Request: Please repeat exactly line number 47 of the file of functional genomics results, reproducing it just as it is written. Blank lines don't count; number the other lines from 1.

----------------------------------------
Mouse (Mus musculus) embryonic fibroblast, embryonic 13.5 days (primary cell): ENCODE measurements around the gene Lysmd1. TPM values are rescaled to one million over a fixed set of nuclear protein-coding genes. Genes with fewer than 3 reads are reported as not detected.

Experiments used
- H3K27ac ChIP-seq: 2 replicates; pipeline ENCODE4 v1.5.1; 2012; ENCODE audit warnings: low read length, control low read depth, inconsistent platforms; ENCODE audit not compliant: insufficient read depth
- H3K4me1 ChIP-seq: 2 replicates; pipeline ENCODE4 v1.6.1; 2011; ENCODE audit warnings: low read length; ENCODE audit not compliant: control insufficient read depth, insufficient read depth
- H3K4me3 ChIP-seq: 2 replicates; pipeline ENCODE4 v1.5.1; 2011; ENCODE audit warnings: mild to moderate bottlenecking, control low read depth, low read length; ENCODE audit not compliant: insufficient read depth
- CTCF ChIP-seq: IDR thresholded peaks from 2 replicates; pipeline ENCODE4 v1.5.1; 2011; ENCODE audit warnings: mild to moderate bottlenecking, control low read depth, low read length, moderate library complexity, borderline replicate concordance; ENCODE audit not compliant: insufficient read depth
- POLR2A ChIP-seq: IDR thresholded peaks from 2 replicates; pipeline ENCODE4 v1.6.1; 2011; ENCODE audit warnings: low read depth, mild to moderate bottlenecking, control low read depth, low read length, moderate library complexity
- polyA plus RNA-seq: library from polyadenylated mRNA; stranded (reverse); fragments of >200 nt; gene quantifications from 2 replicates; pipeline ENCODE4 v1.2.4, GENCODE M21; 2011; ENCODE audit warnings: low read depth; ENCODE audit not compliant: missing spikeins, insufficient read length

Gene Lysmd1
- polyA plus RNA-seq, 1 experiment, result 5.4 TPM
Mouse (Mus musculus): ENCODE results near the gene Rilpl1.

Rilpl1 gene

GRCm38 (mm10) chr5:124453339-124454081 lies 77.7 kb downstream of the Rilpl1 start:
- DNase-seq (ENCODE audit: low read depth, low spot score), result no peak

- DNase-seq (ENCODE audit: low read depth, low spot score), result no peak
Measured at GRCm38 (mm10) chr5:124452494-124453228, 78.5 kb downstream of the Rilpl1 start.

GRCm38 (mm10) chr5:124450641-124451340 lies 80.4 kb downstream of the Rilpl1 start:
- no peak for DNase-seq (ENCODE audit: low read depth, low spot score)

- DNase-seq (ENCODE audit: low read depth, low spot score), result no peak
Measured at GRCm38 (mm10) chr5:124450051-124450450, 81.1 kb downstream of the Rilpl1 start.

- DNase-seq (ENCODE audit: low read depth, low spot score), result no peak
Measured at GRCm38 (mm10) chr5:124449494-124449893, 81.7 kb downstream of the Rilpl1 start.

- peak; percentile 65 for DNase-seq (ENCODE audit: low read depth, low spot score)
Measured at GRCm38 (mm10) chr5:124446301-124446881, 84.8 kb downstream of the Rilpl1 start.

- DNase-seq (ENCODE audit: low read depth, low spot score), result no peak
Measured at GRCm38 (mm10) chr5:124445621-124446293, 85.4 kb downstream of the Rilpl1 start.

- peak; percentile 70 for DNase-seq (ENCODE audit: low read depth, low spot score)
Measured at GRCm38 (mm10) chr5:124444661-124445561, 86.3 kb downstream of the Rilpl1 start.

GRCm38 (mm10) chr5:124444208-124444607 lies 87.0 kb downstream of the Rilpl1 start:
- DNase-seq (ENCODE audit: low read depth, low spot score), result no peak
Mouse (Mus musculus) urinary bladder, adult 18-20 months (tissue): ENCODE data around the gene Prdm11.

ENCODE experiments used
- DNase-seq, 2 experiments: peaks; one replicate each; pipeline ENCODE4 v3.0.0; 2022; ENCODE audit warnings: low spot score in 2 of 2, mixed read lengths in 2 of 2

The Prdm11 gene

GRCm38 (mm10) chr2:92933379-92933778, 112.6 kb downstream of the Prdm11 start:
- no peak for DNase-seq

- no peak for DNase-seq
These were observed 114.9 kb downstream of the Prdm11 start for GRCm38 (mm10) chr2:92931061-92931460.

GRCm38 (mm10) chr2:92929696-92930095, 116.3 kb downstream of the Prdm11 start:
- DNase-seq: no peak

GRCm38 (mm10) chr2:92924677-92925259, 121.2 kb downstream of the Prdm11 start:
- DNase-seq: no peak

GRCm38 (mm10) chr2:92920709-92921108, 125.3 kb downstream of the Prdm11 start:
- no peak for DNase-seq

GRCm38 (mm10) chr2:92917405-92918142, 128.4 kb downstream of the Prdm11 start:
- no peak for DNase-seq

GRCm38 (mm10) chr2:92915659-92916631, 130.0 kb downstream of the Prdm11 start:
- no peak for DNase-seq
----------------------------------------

GRCm38 (mm10) chr2:92915659-92916631, 130.0 kb downstream of the Prdm11 start: